Pool heat pumps are an affordable and energy-efficient way to heat your pool in the cooler months. But like other pool equipment, they can run into problems, like not heating your pool properly, leaking water or throwing up confusing error codes. Read on to discover six common pool heat pump problems and how to fix them.
First of all, check to see if your timer is set properly. This is a common reason why heat pumps don’t come on when they’re supposed to (particularly if you’re new to pool heat pumps). If the timer is correct, there could be a connection issue or your circuit breaker may have been activated. Make sure your unit is plugged in and that the circuit breaker is off. If the pump still doesn’t turn on, you may have faulty or corroded wires. In that case, call a technician for service or inspection.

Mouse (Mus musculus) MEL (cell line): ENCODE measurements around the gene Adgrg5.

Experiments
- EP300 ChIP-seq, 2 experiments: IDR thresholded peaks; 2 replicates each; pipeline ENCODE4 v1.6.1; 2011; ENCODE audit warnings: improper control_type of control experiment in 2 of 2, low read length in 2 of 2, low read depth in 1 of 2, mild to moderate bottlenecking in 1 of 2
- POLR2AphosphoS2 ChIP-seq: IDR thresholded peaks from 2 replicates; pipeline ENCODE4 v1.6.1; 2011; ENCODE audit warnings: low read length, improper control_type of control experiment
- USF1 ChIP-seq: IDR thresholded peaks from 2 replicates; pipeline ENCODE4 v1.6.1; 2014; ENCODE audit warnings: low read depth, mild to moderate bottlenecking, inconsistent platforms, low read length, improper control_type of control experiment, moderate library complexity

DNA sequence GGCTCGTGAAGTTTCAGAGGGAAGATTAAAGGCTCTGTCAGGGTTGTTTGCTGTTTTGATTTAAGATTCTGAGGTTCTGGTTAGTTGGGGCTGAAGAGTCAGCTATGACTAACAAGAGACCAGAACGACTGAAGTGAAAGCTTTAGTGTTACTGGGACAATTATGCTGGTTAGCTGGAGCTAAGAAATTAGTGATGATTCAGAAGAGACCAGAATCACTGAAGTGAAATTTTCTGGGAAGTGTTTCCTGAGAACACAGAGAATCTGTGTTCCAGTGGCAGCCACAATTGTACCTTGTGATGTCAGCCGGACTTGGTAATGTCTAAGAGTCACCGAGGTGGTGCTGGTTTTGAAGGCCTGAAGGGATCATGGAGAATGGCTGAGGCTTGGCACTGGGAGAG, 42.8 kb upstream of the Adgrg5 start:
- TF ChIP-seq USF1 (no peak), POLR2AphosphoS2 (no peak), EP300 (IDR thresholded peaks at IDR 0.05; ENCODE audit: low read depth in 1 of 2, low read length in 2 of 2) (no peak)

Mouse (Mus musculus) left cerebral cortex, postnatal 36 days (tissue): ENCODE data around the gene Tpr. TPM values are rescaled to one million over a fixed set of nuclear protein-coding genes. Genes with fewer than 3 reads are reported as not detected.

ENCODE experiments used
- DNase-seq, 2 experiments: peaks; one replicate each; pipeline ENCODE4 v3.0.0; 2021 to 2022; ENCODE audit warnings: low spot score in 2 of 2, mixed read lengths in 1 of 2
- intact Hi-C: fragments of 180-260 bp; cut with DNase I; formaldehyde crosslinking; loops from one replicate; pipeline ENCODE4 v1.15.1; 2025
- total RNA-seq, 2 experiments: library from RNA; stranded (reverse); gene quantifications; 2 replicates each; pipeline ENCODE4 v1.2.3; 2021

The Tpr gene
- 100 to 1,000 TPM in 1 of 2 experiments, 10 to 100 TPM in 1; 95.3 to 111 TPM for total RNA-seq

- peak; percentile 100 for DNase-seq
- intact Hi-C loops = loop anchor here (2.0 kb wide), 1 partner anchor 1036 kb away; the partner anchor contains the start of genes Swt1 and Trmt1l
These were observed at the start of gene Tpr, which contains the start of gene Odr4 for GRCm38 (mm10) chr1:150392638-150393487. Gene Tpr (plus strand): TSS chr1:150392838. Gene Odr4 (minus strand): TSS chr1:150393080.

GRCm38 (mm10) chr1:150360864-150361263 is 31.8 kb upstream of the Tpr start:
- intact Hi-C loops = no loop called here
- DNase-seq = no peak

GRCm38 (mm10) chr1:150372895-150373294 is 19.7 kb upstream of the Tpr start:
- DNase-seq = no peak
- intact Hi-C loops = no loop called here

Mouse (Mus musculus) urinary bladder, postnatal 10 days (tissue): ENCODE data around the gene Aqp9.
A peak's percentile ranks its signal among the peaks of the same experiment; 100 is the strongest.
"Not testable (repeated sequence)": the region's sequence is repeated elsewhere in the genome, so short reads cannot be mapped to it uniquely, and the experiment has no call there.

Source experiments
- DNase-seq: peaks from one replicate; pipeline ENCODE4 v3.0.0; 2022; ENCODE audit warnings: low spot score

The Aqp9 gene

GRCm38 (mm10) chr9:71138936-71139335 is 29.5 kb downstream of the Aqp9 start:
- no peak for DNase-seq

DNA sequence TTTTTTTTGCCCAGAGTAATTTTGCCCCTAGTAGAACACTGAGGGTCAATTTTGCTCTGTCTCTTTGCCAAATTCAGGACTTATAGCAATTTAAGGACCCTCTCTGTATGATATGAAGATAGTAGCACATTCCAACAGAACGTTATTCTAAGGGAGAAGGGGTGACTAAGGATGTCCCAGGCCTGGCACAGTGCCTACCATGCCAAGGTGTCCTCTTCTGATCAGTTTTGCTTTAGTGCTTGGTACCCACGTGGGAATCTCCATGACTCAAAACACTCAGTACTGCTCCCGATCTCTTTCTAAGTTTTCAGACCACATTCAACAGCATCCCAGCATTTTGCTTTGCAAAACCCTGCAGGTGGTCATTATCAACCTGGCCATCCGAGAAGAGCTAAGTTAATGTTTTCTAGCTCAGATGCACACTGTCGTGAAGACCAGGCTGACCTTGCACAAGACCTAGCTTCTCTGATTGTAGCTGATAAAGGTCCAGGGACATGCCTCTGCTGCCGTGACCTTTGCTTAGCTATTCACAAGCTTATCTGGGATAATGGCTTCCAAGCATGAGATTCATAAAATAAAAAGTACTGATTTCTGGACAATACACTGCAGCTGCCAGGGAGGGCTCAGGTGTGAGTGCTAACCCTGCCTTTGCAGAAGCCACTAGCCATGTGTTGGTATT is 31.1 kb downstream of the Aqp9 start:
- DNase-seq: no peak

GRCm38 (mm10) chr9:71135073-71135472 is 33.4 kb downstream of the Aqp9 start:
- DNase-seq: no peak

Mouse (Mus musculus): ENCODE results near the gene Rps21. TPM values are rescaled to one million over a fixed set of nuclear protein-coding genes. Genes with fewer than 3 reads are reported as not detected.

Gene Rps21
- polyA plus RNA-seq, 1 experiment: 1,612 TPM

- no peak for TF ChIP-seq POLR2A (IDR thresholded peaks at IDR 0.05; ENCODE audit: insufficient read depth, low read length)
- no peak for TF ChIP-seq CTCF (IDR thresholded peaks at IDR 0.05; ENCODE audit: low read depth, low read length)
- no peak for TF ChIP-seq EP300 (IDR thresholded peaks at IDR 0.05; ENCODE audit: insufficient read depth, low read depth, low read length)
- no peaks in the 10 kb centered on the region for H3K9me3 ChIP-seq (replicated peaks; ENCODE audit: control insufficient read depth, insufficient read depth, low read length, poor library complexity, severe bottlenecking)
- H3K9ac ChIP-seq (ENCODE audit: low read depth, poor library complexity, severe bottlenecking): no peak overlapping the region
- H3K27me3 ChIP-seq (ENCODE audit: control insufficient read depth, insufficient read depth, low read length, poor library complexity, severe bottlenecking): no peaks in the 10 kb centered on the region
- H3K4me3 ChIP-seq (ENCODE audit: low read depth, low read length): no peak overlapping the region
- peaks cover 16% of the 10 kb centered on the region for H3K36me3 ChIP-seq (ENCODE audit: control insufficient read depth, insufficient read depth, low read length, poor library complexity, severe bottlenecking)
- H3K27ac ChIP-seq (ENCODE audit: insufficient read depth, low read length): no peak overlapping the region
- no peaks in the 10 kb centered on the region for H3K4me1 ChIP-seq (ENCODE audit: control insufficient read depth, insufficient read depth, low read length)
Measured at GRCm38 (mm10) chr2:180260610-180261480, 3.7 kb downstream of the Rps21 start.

There are a few reasons why your pool water may not be heating or heating too slowly. First, the ambient temperature may be too low. The cooler the air, the longer it’ll take to cool your pool water. If possible, move the unit to a sunny area or remove shade to improve heat absorption.
Second, there may not be enough space around the unit to ensure peak performance. Make sure you follow the recommendations in your pool heat pump guide and adjust as necessary. If you have limited space, opt for a slim-line model with vertical airflow, such as the Z400 iQ Pool Heat Pump.